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Azerbaijan’s Foreign Ministry Highlights Existing Mine Threats Posed by Armenia

By Gunay Hajiyeva April 5, 2023


Since the end of the 2020 Karabakh war, 289 Azerbaijanis have been affected by Armenian landmines, resulting in 51 deaths and 238 injuries. A total of 3,368 Azerbaijanis, including 357 children and 38 women, have been killed or injured as a result of mine explosions since 1991 to date. / ANAMA

The ongoing threats posed by Armenian landmine terror in Azerbaijan’s liberated territories have once again been highlighted by the Azerbaijan’s Foreign Ministry.

On the occasion of the International Day for Mine Awareness and Assistance in Mine Action, the Foreign Ministry released a statement on Tuesday, urging for accountability for those who create mine hazards while also obstructing efforts to resolve issues related to mine action.

“Today [April 4] marks the International Day for Mine Awareness. Mine action cannot wait, and entails holding those, including Armenia, who plant mines indiscriminately and refuse to cooperate in dismantling them, accountable. We must end the enormous human cost they create,” the ministry wrote on Twitter.

The foreign ministry’s statement followed another tragic landmine incident in which a 19-year-old Azerbaijani army conscript, Novruz Niftaliyev, was killed in a mine explosion in the Terter region on Sunday.

The Commissioner for Human Rights (Ombudsperson) of Azerbaijan, Sabina Aliyeva, also issued a plea to the international community on Tuesday, in recognition of the International Day of Mine Awareness and Assistance to Mine Action. Aliyeva revealed that, since the end of the 2020 Karabakh war, 289 Azerbaijanis have been affected by Armenian landmines, resulting in 51 deaths and 238 injuries. A total of 3,368 Azerbaijanis, including 357 children and 38 women, have been killed or injured as a result of mine explosions since 1991 to date.

“Despite repeated demands, Armenia still has not provided Azerbaijan with accurate maps of minefields. We think that the world community must unite in fighting against mine terrorism to protect the rights of people to life, welfare, and health,” reads the ombudsperson’s appeal. 

“In this regard, Azerbaijan’s statements and appeals to international and regional human rights organizations, national human rights institutions of various countries, as well as the special report have presented the facts related to the mine problem and demanded urgent action within the mandates.”

Vugar Bayramov, a member of the Azerbaijani parliament, has stated that Armenia is still actively planting landmines in Azerbaijan's territory. Bayramov said that during the 30-year occupation of Azerbaijani lands, Armenia had planted almost one million landmines and is still smuggling them into the Karabakh region. He cited the recent discovery of Armenia-made landmines produced in 2021 in the Lachin region as evidence.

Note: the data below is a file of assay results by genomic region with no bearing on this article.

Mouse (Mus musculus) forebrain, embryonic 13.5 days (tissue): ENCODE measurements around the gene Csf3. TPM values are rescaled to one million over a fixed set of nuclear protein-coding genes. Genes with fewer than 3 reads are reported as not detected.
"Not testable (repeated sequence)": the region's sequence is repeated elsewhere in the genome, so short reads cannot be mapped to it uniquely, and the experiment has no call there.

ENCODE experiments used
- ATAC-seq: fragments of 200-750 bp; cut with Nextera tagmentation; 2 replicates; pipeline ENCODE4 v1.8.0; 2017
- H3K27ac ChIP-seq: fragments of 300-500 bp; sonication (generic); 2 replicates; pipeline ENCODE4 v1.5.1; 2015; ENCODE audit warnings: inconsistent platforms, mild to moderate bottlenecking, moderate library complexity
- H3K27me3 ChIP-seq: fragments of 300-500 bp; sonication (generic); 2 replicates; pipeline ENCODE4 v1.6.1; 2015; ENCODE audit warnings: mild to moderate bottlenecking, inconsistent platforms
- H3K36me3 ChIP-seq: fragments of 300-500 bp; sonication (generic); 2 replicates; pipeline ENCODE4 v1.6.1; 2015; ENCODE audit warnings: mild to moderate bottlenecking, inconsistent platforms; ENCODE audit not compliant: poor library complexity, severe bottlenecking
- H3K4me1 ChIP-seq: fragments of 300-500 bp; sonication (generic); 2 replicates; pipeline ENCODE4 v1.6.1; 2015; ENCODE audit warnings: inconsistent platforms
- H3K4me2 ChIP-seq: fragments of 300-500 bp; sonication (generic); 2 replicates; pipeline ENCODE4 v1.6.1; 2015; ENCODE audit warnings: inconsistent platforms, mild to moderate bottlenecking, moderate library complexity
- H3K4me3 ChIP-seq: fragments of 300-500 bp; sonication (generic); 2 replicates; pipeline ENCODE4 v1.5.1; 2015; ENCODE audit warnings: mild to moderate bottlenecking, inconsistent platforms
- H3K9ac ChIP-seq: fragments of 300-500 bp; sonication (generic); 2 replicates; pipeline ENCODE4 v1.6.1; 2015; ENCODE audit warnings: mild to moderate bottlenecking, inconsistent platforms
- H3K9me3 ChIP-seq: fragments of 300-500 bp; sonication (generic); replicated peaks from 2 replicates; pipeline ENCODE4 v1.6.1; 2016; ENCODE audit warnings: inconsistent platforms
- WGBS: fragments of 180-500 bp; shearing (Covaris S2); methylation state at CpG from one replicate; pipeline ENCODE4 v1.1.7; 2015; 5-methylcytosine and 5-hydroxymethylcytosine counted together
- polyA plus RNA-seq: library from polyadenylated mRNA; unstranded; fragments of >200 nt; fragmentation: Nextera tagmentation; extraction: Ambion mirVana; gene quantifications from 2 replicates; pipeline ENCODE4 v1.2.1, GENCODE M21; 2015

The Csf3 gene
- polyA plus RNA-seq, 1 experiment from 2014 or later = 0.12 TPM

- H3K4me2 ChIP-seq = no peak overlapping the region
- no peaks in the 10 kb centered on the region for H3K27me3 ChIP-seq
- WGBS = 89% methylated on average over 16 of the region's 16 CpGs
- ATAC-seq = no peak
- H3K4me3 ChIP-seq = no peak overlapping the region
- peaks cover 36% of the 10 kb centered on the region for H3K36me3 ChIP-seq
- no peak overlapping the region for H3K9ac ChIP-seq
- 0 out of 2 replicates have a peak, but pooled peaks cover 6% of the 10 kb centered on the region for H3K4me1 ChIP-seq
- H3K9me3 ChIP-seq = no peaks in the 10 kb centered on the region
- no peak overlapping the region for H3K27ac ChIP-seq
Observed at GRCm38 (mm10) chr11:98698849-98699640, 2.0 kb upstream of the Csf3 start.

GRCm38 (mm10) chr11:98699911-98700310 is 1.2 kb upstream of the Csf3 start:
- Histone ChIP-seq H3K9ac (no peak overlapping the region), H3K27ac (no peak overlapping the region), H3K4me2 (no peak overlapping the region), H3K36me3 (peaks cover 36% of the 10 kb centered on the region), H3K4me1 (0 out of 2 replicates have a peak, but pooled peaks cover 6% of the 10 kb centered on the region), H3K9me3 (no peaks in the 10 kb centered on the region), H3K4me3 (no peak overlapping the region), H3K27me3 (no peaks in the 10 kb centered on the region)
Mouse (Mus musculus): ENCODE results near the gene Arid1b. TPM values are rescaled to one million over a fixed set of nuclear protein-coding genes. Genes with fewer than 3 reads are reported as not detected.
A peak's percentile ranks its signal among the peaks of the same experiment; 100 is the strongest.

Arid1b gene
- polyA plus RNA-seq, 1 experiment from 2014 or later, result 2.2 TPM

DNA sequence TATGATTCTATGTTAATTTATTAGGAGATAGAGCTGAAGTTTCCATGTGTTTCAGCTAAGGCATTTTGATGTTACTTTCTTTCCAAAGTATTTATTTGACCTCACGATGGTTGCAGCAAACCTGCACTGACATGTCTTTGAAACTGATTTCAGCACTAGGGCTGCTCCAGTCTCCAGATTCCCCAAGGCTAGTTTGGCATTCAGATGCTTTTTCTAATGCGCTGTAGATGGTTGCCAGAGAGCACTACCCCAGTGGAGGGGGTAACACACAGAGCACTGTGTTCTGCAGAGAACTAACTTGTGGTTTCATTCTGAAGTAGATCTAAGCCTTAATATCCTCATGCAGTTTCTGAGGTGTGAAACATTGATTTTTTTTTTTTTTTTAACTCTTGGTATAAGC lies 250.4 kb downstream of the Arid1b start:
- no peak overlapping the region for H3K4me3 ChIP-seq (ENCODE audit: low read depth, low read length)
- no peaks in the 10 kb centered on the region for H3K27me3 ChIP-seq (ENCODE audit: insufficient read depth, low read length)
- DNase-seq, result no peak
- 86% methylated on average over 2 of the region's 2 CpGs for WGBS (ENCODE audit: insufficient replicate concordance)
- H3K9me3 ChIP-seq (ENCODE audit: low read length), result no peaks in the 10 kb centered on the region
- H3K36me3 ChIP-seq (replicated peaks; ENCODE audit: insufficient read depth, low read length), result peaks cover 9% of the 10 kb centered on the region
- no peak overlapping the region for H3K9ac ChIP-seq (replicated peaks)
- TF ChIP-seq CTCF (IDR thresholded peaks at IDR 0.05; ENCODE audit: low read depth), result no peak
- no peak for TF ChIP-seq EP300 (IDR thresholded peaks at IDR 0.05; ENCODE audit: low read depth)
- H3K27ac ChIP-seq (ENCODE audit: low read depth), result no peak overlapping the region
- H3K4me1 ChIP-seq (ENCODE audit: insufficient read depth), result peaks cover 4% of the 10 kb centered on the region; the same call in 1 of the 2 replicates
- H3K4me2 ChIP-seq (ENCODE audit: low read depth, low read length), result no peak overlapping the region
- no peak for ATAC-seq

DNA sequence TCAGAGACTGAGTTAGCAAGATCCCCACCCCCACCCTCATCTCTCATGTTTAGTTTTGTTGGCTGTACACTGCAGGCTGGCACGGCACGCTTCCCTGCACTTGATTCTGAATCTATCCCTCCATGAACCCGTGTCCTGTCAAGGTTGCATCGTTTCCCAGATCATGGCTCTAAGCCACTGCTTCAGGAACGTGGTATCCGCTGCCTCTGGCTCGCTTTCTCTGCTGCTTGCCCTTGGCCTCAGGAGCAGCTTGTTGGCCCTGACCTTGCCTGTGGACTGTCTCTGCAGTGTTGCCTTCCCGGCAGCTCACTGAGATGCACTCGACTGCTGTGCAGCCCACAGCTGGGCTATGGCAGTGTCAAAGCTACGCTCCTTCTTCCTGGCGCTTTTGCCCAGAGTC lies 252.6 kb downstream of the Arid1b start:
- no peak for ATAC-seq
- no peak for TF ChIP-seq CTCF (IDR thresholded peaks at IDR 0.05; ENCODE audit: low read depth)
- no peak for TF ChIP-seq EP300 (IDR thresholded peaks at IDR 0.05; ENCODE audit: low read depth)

“Due to the prolonged occupation of a part of our territory, Azerbaijan is currently considered one of the most mine-contaminated countries in the world. It is believed that nearly 100,000 landmines were planted in the Fuzuli region alone during the occupation,” Bayramov wrote on Facebook on Tuesday.

Bayramov stated that over 15 percent of the territories in the Karabakh region have been cleared of mines since the end of 2020. In 2021, approximately $40 million was allocated from the state budget for mine action. Over 40,000 hectares (98,800 acres) of land are scheduled for demining in 2023. Furthermore, by 2026, more than 150,000 Azerbaijani citizens are expected to be resettled in areas cleared of mines in the Karabakh and East Zangazur regions.

The Karabakh (Garabagh) and East Zangazur regions of Azerbaijan have been heavily mined by Armenia’s forces since the 1990s. Following the Soviet Union’s dissolution in 1991, Armenia launched a full-blown military assault against Azerbaijan. The bloody war continued until a ceasefire was signed in 1994, resulting in Armenia’s occupation of 20 percent of Azerbaijan’s internationally recognized territories. During the war, over 30,000 Azerbaijanis were killed, and one million were forced to flee their homes in a brutal ethnic cleansing campaign conducted by Armenia.

On September 27, 2020, the decades-old conflict between the two countries reignited after Armenia’s forces deployed in occupied Azerbaijani lands shelled military positions and civilian settlements of Azerbaijan. During the counter-attack operations that lasted 44 days, Azerbaijani forces liberated over 300 settlements, including the cities of Jabrayil, Fuzuli, Zangilan, Gubadli, and Shusha, from the Armenian occupation. The war ended with the signing of a tripartite statement on November 10, 2020, by Armenia, Azerbaijan, and Russia, under which Armenia also returned the occupied Aghdam, Kalbajar, and Lachin districts to Azerbaijan.

Since the end of hostilities, the Azerbaijani government has been carrying out demining operations in the liberated territories to expedite the return of internally displaced Azerbaijanis to their homes. Despite extensive efforts, demining operations face many challenges due to Armenia’s refusal to hand over maps displaying the locations of the landmines.

The Azerbaijani National Agency for Mine Action reported that the maps provided by Armenia were just 2 percent effective in mine action. According to the Azerbaijani government data, international experts estimate it will take nearly 30 years and $25 billion to solve issues related to demining.